Some things in West Tampa have changed.
The tiny but popular restaurant on Columbus Drive first owned by West Tampa's singing twins, the Arena brothers, is now the Pacific Cafe. It is run by a Vietnamese family. You can still buy cafe con leche, but you can also get a pork dish called Bun Bo Xao and several other Asian specialties of the house.
Some things in West Tampa have not changed. Take, for example, the fondness some people have for conspiracy theories.
Eight years ago, the theory was that a clique of power-mad federal prosecutors joined with the Tampa Tribune to destroy West Tampa's most revered politician, E. J. Salcines, who was then state attorney.
Currently the theory, as it was expressed by several retired men sharing coffee and Cuban toast at the Pacific Cafe, is that power-mad federal prosecutors joined with the St. Petersburg Times to save the job of Bill James, the former federal prosecutor who beat Salcines eight years ago.
Back then, the conspiracists contended the Tribune went after Salcines in the name of Tampa's ruling class _ those Anglos from the south side of town _ that supposedly wanted to destroy this almost sanctified Latin politician.
Currently, the conspiracists believe that the Times has done a number on some of the judges, including Harry Lee Coe, James' expected opponent, to help James and boost the paper's circulation in Tampa. The Times, if you believe the conspiracists, never looks at corruption in Pinellas County. Bill James, the conspiracy goes, merely took advantage of the paper's needs in Tampa by leaking lies that ended up hurting the sons of West Tampa again.
"Notice how, to get to Coe, they had to go through those Latin judges?" a retired mailman named Daniel Sanchez said in a voice rumbling with anger.
"Goddamn newspaper comes into this community and tears everybody down!"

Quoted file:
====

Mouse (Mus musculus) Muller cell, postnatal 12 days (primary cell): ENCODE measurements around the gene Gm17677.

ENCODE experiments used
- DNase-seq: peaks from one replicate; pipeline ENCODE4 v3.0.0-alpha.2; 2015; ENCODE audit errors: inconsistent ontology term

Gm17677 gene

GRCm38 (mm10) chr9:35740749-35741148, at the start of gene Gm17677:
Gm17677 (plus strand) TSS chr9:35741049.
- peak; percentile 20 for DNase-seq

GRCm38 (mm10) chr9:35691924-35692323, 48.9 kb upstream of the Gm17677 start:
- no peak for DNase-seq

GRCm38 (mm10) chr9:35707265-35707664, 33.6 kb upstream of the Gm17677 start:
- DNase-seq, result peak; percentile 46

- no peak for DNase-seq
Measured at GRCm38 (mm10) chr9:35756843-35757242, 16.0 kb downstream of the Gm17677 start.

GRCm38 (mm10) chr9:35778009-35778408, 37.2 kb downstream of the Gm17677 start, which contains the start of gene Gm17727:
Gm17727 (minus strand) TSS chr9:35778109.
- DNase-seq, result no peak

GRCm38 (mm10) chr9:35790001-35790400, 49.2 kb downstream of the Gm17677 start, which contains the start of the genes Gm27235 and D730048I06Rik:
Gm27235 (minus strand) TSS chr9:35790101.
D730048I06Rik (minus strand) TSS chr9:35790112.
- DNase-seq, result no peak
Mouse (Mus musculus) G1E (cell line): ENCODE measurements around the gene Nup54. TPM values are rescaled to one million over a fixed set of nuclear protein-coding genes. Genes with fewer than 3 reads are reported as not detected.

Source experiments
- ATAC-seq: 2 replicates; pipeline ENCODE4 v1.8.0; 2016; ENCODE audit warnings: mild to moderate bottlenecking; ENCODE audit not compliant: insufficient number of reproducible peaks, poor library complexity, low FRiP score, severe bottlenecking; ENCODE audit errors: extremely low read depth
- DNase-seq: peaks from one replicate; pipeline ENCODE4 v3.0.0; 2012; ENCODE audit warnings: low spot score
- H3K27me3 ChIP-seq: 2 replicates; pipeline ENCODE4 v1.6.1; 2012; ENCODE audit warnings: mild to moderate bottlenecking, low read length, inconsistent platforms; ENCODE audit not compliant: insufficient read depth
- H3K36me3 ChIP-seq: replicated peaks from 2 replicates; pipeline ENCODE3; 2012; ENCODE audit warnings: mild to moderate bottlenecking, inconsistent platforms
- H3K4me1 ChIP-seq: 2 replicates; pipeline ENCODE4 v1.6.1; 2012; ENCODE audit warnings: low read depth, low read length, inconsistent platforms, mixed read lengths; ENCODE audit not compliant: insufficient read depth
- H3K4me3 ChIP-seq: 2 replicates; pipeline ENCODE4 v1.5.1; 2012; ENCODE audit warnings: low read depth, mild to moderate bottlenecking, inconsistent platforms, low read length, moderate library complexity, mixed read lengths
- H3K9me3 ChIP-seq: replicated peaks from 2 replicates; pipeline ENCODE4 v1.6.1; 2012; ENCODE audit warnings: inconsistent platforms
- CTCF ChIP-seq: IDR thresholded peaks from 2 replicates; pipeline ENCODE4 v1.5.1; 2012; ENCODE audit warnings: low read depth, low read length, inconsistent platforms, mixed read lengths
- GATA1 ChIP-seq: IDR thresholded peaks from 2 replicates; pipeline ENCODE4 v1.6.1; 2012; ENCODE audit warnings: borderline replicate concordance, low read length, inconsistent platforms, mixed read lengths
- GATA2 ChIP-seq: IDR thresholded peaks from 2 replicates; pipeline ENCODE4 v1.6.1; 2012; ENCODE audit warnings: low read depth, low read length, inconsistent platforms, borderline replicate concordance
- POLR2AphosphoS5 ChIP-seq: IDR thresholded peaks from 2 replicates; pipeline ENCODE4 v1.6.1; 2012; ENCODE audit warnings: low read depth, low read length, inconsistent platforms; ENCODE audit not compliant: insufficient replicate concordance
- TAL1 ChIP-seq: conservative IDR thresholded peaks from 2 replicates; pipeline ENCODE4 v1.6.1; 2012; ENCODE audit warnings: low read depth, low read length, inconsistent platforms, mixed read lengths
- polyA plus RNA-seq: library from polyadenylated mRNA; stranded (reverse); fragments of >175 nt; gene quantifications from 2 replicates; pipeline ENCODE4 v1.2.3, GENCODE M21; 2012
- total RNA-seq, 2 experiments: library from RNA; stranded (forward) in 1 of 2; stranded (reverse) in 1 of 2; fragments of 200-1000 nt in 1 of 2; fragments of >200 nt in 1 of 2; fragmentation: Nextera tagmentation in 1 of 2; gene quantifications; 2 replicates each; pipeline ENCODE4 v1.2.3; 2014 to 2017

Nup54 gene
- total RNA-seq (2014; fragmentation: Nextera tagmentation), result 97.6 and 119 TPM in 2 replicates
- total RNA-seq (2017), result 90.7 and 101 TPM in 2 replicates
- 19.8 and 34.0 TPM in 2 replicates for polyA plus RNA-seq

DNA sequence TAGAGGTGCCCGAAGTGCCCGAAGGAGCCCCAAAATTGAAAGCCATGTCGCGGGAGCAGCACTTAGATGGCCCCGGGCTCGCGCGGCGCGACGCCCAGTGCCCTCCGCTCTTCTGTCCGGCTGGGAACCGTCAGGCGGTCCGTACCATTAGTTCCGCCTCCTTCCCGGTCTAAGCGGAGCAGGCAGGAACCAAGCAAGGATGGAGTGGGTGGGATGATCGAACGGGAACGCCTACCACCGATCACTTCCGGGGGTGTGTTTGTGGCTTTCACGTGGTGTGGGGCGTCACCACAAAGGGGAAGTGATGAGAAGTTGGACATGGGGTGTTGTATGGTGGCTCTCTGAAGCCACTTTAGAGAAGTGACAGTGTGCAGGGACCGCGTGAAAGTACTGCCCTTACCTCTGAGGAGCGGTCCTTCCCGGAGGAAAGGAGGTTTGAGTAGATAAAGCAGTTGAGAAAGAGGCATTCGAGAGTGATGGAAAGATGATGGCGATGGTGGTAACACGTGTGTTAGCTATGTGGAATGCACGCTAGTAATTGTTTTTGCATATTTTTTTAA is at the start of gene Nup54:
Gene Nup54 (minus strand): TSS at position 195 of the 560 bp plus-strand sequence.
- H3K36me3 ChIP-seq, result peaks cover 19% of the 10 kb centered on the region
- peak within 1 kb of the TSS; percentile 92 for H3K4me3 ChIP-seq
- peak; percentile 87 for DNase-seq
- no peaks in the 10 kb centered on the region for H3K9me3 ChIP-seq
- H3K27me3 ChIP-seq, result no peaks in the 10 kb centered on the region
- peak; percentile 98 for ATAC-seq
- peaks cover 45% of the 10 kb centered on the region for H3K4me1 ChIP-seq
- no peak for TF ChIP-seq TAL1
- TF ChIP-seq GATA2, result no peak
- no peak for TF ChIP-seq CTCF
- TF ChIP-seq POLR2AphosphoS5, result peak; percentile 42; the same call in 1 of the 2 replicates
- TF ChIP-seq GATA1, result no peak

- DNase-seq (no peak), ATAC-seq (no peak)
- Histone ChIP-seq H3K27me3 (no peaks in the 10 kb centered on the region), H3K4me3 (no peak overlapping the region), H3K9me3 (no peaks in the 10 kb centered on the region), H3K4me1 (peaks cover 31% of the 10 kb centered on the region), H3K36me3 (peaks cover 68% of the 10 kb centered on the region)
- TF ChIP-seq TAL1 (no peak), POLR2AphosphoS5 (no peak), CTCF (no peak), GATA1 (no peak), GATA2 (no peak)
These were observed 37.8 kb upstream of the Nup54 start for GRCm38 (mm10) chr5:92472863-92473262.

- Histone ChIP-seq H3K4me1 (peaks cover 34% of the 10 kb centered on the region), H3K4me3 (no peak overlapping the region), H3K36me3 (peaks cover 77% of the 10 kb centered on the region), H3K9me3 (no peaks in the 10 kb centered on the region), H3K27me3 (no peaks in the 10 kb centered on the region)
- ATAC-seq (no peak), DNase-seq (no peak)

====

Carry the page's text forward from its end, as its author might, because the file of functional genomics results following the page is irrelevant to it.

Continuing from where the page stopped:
"Has that man paid his bill?" cried out somebody else who would not give his name. "I want to pay for it!"
The little room broke out in general applause. This would have been the time for the men to show me the door. But they were, in their boisterous way, polite as well as practical. If they had given me the boot, they wouldn't have had anybody but each other to complain to in their operatic fashion.
To a man, they were incensed at the paper for reporting on how four judges, including Chief Judge Dennis Alvarez and Coe, sealed cases repeatedly for some defendants with courthouse connections. The men at the breakfast table said the sealings were legal and said if they weren't, the prosecutor should have objected.
"Then it falls back on Bill James," said another man, Pete Diaz.
"Oh no," answered Sanchez, "then (the paper) would find a way to make it not affect James!"
"James is Teflon," he said. "Nothing is ever going to stick to him."
I never did get a chance to say many of the sealings occurred when Salcines, not James, was state attorney.
The chatter was punctuated with references to the charges leveled against Coe and another judge, Robert Bonanno, by a lawyer named Manny Machin. This paper (and other news organizations) reported last week on the explosive contents of Machin's deposition. Among other things, Machin said he'd been told Bonanno traded courtroom favors for oral sex.
"They should have checked it out before they put it in the paper!" Daniel Sanchez shouted _ again.
Curiously, the men at the Pacific Cafe didn't dwell much on John Valenti, the prosecutor caught taking a bribe while he worked for Bill James. "If Valenti had worked for Salcines, Salcines would have caught hell for it," was all Sanchez said.
Again, I might have explained things. Could have pointed out that all reporters did was transmit the charges Machin made in what is now a public document. Could have said that no matter what editorial writers write, reporters don't side with politicians. But I don't know that I'd have been understood.
"Every time they run for office," Pete Diaz said of the politicians he admires so, "somebody makes up this stuff."
"I don't know if that's the truth," he said in the only moment of doubt revealed by the crowd at the Pacific Cafe. "But that's the way it looks."